Classical
L-R: Gerstein and Ohlsson take curtain calls

Pianists Kirill Gerstein and Garrick Ohlsson are no strangers to the St. Louis concert scene. Gerstein, in particular, has been a frequent soloist with the St. Louis Symphony Orchestra (SLSO)—most recently this past fall. Last Sunday (February 27), however, was their first appearance here as a piano duo, courtesy of the Great Artist concert series of the Department of Music at Washington University.

Presented in the Lee Concert Hall at the 560 Music Center, their program was a daring and sometimes quite challenging one for both the performers and, to a lesser extent, for the audience. There were even a few points at which the live acoustics of the hall and the dense textures of some of the music united in a sonic mush.

This was especially true in the opening work, Thomas Adès’s 2009 “Concert Paraphrase” from his 1995 chamber opera “Powder Her Face.” Based on the life of Margaret Campbell, Duchess of Argyll (1912-1993), whose elegant and fashionable life took a bizarre turn after a near-fatal fall down an elevator shaft in 1943 turned her into something of a sex addict, the opera has generally gotten good reviews despite (or maybe because of) the R-rated nature of its story.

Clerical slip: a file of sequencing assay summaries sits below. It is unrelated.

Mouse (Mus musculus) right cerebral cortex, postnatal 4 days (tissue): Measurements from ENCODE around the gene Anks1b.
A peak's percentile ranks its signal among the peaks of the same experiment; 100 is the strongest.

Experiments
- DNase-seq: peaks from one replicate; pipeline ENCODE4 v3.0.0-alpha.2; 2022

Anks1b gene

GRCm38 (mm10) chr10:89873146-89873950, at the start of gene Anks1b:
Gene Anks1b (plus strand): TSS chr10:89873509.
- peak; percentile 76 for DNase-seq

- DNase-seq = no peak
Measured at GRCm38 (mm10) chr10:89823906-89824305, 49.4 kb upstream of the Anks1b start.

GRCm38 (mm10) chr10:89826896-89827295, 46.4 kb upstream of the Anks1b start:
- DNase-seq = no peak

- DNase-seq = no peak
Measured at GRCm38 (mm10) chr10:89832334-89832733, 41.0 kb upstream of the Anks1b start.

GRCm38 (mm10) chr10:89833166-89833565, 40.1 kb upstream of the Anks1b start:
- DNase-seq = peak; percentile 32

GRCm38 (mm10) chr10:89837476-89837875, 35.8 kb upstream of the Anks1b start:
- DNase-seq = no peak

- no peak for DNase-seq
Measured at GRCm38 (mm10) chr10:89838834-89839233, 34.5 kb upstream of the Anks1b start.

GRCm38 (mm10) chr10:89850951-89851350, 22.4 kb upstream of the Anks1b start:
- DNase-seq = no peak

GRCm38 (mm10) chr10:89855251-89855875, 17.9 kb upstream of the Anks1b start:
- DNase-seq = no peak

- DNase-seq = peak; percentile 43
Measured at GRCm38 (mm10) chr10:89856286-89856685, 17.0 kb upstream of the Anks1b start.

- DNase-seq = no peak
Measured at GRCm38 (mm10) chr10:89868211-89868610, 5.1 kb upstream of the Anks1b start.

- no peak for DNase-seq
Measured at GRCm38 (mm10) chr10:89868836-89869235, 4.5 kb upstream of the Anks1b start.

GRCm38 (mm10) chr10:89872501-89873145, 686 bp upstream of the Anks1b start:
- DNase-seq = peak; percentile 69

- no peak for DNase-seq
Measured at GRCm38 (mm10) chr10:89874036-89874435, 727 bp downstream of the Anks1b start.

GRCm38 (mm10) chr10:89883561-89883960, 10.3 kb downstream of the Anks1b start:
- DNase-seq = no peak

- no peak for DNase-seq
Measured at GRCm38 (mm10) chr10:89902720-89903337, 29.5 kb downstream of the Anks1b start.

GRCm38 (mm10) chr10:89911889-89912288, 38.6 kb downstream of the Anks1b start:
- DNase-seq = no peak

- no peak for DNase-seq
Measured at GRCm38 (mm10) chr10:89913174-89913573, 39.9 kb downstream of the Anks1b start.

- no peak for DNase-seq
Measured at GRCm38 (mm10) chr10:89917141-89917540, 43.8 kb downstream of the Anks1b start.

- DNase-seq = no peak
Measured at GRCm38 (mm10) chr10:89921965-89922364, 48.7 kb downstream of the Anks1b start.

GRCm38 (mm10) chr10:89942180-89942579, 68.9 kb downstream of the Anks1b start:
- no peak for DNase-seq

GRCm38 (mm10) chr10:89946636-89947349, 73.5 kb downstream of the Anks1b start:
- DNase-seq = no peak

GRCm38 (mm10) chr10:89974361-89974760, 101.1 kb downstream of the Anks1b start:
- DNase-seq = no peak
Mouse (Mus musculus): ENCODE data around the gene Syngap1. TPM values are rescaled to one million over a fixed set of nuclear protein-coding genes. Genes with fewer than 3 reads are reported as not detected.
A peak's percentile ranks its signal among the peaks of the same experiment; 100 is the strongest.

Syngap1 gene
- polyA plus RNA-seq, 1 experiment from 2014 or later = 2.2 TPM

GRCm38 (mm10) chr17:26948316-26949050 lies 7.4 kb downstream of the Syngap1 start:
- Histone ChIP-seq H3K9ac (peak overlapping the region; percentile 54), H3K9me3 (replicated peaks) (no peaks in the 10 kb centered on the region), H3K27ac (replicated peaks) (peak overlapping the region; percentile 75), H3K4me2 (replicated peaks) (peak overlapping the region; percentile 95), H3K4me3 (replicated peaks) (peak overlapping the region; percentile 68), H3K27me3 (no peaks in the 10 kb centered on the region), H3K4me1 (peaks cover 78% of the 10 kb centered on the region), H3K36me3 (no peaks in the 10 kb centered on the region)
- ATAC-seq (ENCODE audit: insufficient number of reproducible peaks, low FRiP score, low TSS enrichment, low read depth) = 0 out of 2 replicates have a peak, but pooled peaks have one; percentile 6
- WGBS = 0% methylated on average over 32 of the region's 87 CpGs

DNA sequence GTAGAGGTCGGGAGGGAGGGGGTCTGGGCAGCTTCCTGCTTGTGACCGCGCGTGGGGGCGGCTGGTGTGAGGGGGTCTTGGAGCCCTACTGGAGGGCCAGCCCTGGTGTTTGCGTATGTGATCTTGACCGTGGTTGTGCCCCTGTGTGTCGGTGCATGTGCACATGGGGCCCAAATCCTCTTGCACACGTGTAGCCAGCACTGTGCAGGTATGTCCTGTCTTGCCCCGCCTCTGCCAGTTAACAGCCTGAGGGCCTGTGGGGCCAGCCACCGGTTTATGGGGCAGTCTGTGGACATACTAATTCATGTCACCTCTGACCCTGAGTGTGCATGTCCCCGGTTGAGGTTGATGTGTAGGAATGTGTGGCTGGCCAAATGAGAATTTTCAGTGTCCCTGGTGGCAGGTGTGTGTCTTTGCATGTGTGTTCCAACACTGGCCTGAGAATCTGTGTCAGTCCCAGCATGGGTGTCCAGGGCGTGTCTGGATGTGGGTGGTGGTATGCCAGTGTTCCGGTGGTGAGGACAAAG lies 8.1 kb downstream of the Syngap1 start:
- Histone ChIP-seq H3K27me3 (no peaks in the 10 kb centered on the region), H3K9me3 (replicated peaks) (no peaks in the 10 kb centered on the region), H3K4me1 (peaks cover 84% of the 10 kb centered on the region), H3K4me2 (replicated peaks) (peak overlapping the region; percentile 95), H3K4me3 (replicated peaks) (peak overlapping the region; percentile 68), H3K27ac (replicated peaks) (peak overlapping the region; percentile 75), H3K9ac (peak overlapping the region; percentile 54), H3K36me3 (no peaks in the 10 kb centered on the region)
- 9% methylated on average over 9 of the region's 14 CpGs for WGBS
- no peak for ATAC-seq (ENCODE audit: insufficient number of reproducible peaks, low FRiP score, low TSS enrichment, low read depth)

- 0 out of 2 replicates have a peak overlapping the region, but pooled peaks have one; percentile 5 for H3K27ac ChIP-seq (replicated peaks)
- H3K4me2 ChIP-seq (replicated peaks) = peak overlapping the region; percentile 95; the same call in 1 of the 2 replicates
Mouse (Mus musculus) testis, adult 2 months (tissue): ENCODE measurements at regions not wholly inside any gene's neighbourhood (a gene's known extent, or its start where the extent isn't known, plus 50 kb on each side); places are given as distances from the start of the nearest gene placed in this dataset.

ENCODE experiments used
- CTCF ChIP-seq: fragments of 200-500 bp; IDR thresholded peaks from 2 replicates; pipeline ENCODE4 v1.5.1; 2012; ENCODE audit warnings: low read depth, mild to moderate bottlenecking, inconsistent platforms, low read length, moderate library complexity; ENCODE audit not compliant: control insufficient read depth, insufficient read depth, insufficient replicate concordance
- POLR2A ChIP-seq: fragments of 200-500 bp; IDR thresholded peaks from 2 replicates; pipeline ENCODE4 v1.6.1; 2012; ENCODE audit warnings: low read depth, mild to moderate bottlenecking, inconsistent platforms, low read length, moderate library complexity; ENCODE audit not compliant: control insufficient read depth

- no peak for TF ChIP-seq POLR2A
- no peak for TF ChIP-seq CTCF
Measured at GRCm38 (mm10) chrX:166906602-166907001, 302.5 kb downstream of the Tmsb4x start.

I’ve never seen Adès’s opera, but I very much enjoyed the 2017 orchestral suite he assembled from it when the SLSO (one of a collective of orchestras who commissioned it) presented it in 2018. The suite combined loopy, off-kilter versions of popular song styles and dance forms like the tango and waltz with a modern and often discordant harmonic palette to produce a work that was great fun to hear.